Grind dried flowers. (You can use a food processor, but I prefer my mortar and pestle. It won't take long.)

Whip the softened cream cheese and butter together, and stir in the flowers and extract. Sweeten to taste with honey. If you wish to color the frosting, add tiny, equal amounts of food coloring. If using liquid, 2 drops each should suffice; if using paste, 1 dab each on a toothpick. The frosting should be very pale, more white than anything else.

This frosting is rich but not overwhelming. It is tangy, even when sweetened. It's particularly good on chocolate zucchini cake, and would probably be a good choice for carrot cake as well.

*Lavender Extract

Fresh lavender leaves
Good quality vodka
glass bottle with a good seal

Stuff the bottle very full of leaves. (Don't forget to wash them first, and pat dry.) Cover with vodka; close the bottle.

Leave in a sunny place for up to 18 days. Each day, shake gently.

When it's strong enough, strain and re-bottle. Use as you would any other baking extract.

Monday, July 05, 2010

Feather Cocoanut Cake 1928/2010

If at first (second, third, fourth, fifth, etc.) you don't succeed...bake again.

Thanks to a few of Rose Levy Beranbaum's tips for success (her Cake Bible is something every home baker should own) and a bit of common sense, I now have cocoanut [sic] cakes--cupcakes, actually--that look the part. They are airy, golden brown and have a curved top. No more sunken centers.

To achieve this, I cut back on the baking powder by 1 teaspoon (1/4 of the entire recommended amount), cut back on the sugar slightly, as I was out of fresh cocoanut and had to use sweetened, and changed the mixing method.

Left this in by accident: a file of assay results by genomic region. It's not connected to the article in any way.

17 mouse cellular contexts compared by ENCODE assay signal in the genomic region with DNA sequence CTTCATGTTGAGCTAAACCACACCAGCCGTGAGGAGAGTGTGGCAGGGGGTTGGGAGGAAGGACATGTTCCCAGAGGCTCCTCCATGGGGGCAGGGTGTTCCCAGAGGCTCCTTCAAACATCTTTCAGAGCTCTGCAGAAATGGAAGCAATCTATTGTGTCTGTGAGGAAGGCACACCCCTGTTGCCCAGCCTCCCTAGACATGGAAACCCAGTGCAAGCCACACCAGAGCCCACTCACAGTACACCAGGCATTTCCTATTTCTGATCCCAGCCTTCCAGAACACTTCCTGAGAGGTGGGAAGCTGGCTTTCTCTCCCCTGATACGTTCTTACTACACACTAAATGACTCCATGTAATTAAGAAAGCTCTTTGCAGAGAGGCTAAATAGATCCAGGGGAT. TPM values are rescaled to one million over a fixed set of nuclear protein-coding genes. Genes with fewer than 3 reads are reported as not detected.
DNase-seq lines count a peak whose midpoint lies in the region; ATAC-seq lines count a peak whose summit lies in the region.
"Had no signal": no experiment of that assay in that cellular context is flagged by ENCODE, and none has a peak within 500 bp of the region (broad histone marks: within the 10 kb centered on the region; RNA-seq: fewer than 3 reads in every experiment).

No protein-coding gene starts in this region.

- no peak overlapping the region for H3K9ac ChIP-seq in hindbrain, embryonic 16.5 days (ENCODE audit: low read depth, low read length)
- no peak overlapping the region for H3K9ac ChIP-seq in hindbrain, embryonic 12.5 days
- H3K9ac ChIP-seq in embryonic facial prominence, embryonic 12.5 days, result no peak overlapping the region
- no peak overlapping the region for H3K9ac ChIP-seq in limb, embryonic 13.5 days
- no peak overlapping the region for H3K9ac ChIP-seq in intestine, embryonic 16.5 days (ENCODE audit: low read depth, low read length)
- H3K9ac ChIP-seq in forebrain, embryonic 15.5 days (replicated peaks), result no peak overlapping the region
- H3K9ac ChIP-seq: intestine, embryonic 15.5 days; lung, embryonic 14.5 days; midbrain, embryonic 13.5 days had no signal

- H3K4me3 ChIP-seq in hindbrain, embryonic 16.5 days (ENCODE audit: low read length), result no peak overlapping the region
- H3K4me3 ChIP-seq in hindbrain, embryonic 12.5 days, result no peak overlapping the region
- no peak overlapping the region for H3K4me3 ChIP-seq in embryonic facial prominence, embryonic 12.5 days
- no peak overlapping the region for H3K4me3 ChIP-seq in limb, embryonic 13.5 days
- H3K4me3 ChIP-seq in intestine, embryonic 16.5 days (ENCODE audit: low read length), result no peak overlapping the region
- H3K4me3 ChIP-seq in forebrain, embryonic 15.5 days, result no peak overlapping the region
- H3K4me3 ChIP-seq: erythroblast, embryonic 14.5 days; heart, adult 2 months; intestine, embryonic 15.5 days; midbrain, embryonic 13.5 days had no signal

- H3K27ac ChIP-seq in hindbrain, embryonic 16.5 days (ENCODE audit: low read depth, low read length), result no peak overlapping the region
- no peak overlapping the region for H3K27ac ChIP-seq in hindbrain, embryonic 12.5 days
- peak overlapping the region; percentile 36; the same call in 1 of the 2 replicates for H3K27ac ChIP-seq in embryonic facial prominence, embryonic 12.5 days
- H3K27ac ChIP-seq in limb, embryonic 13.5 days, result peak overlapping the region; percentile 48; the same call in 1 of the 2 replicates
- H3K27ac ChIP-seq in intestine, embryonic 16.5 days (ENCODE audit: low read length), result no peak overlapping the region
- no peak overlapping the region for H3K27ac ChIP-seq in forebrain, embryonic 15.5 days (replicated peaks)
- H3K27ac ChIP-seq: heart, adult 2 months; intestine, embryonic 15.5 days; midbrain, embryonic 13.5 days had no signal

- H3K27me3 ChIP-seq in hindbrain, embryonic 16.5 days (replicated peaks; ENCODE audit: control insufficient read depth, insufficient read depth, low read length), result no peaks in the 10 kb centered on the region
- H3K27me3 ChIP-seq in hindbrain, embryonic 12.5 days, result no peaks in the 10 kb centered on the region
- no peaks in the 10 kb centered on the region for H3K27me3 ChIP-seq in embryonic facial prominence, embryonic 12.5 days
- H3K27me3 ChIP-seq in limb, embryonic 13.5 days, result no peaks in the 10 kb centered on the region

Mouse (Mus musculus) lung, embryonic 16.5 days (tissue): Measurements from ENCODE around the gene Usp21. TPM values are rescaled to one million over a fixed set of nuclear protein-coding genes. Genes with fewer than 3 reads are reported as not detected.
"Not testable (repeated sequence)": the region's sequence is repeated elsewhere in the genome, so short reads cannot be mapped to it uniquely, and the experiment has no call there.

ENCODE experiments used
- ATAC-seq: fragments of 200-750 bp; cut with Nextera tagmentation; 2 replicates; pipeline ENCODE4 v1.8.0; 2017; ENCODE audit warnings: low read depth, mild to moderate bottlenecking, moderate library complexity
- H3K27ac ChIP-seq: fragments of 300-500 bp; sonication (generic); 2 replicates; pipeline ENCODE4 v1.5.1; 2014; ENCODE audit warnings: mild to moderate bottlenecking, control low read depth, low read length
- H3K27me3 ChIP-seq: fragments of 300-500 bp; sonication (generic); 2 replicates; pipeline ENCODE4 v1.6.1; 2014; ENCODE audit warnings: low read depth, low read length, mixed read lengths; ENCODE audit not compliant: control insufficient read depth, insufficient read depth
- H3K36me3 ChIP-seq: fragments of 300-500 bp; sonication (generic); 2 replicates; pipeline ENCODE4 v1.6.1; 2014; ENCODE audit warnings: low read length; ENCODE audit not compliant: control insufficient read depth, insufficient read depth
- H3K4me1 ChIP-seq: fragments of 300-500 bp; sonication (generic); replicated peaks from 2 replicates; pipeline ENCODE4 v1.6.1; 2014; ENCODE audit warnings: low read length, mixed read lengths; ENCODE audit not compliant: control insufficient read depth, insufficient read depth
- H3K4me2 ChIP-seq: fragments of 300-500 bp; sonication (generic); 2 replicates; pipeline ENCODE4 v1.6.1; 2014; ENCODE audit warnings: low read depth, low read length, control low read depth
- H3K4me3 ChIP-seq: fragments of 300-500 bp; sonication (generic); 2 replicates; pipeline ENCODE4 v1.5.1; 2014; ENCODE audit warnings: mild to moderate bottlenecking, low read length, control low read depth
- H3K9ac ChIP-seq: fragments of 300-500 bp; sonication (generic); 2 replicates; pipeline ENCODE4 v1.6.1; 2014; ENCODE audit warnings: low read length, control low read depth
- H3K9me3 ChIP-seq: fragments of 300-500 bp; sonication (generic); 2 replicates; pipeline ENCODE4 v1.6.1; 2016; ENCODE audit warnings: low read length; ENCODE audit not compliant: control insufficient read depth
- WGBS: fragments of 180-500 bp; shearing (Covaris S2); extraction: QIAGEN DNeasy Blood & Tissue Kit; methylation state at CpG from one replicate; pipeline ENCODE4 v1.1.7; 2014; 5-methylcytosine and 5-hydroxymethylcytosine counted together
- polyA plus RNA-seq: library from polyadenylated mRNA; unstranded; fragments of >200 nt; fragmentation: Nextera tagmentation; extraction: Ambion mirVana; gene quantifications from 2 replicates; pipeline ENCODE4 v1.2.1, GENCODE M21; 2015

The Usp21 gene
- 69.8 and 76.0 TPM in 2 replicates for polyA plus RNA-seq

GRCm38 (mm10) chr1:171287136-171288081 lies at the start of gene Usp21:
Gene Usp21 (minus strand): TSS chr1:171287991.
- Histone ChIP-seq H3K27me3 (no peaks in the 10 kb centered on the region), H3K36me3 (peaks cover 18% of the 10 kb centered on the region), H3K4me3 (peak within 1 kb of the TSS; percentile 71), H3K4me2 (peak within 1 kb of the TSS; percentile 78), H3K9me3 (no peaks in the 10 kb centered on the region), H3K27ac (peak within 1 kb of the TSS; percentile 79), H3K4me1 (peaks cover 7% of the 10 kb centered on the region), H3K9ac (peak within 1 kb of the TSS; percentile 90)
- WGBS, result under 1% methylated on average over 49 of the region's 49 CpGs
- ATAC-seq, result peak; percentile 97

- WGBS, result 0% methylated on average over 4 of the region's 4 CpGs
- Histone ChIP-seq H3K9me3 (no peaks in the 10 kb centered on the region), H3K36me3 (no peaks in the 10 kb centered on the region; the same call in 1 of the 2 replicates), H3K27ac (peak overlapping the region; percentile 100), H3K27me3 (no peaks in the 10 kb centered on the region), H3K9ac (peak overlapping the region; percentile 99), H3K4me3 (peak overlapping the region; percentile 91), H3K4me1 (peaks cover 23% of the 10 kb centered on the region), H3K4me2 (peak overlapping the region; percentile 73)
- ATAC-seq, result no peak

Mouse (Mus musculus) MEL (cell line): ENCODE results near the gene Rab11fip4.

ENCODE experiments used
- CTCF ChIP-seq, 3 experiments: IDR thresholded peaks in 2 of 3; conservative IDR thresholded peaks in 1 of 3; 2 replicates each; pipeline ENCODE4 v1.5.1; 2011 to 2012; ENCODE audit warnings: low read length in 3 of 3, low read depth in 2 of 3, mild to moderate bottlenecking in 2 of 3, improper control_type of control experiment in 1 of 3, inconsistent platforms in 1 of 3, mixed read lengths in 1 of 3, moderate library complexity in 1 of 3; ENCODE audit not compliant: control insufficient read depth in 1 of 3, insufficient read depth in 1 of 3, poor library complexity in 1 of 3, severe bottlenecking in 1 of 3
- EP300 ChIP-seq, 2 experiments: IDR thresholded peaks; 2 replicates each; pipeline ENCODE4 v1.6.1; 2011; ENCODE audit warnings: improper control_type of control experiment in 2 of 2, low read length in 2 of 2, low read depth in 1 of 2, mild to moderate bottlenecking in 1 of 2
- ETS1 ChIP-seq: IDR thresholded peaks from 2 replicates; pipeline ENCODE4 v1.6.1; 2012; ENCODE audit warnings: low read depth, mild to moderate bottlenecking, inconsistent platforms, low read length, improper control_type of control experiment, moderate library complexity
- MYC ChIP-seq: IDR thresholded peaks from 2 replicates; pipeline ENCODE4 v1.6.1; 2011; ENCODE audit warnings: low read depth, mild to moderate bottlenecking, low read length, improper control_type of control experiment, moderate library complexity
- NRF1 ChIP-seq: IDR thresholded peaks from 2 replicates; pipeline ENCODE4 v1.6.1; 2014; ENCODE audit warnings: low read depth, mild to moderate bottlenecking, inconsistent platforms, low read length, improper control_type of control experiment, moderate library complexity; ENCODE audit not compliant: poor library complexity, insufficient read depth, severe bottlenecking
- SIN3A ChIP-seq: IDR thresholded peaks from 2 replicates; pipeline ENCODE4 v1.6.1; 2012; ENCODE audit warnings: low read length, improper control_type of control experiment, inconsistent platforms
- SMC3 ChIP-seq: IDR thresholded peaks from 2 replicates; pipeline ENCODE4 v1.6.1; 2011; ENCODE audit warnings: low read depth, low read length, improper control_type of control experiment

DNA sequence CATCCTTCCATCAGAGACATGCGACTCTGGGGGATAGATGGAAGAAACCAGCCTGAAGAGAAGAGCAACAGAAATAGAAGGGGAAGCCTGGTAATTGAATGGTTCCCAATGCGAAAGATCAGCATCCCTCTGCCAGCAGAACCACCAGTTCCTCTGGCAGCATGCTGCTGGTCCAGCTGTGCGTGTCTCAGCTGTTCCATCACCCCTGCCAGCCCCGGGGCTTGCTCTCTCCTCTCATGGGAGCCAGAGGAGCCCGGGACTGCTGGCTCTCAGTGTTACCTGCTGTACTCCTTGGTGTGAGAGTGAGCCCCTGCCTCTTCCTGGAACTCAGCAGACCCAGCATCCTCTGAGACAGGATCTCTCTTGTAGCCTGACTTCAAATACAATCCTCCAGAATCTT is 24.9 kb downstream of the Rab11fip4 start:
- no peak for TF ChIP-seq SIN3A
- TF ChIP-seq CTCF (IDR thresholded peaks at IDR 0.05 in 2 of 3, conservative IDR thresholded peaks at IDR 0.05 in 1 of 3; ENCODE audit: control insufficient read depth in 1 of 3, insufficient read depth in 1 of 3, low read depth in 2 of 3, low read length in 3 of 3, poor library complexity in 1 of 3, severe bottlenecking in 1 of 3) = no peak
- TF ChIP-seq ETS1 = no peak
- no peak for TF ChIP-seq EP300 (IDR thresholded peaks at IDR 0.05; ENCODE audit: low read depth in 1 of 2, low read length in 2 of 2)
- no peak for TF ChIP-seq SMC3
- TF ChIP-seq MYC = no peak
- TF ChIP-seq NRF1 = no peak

Feather Cocoanut Cake (1928/2010)

1-1/2 c. pastry flour
3/4 c. sugar
1 tbl. baking powder
4 tbl. butter (room temperature)
pinch salt
1 tsp. lemon extract
1/2 c. grated cocoanut
1 large egg
1/2 c. milk.

Measure out the flour and sift. Measure again, and discard excess. Measure the sugar, baking powder and salt into the flour and sift a second time. Whisk dry ingredients.

In a separate large bowl, cream the butter. Add in about 1/4 c. of the dry mixture and cream. Next add a portion of the milk, blend in well, and beat* for at least 30 seconds. Continue to alternate the mixing of dry and wet; add in the egg. After each incorporation, beat the batter again. Reserve a small portion of the dry to mix with the cocoanut; mix this in after the lemon extract.

Beat well, until the batter forms ribbons.

Makes one 9" cake, or 1 dozen cupcakes.

Bake at 375 F until gently risen and golden around the edges. If making cupcakes, begin checking at 13 minutes. Cake could take as long as 45 minutes.

DO NOT open oven until at least 15 minutes have passed, and be sure to open and close the oven door very gently.

Cool for about 10 minutes before turning out to cool completely.

Serve as is, or with lavender cream cheese frosting, or frosting or glaze of your choice.

*Yes, by hand! Fine; you can use your mixer if you want to, but this is a great way to burn off some calories before you polish off most of the cupcakes.

Happy 4th of July!